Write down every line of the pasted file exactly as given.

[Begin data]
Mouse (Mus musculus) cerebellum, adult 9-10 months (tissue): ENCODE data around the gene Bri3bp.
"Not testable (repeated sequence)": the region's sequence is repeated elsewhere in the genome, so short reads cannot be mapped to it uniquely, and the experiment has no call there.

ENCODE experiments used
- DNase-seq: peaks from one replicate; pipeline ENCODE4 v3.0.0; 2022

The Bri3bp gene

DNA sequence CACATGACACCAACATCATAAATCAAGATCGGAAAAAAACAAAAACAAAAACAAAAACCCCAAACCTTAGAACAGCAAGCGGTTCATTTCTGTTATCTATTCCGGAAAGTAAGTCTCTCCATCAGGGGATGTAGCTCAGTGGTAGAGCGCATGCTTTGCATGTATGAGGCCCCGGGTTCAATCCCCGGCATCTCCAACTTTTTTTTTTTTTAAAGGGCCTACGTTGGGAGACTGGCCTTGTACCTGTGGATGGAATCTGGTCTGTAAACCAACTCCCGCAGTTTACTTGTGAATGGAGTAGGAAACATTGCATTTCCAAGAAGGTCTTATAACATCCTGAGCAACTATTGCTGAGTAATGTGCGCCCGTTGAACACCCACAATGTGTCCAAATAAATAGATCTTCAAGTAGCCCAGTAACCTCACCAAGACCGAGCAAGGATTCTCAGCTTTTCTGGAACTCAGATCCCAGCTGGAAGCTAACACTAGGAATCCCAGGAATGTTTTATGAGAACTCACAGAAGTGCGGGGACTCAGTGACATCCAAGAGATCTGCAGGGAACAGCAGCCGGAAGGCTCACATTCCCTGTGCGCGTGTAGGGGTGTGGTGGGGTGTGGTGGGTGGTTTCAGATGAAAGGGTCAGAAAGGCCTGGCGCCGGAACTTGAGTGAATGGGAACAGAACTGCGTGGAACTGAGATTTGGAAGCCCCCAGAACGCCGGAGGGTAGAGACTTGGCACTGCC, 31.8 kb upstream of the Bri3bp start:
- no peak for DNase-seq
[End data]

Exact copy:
Mouse (Mus musculus) cerebellum, adult 9-10 months (tissue): ENCODE data around the gene Bri3bp.
"Not testable (repeated sequence)": the region's sequence is repeated elsewhere in the genome, so short reads cannot be mapped to it uniquely, and the experiment has no call there.

ENCODE experiments used
- DNase-seq: peaks from one replicate; pipeline ENCODE4 v3.0.0; 2022

The Bri3bp gene

DNA sequence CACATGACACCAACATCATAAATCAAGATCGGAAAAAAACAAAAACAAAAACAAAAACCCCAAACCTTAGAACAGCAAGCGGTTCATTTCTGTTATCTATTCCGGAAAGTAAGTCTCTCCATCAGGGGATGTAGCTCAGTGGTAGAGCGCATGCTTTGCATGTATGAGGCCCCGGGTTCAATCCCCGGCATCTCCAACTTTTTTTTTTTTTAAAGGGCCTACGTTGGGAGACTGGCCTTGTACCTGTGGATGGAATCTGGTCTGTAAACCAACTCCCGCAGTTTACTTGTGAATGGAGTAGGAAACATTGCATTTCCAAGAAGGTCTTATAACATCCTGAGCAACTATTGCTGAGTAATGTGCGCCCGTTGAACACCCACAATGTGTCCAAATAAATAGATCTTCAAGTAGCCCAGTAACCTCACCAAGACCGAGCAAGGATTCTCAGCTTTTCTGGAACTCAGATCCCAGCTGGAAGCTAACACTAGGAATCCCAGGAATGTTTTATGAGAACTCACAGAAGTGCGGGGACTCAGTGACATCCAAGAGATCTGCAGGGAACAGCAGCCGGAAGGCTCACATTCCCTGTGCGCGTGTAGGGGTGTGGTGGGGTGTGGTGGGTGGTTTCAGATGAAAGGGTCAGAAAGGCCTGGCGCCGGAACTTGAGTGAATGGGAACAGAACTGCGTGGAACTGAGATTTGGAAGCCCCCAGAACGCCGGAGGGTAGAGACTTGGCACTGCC, 31.8 kb upstream of the Bri3bp start:
- no peak for DNase-seq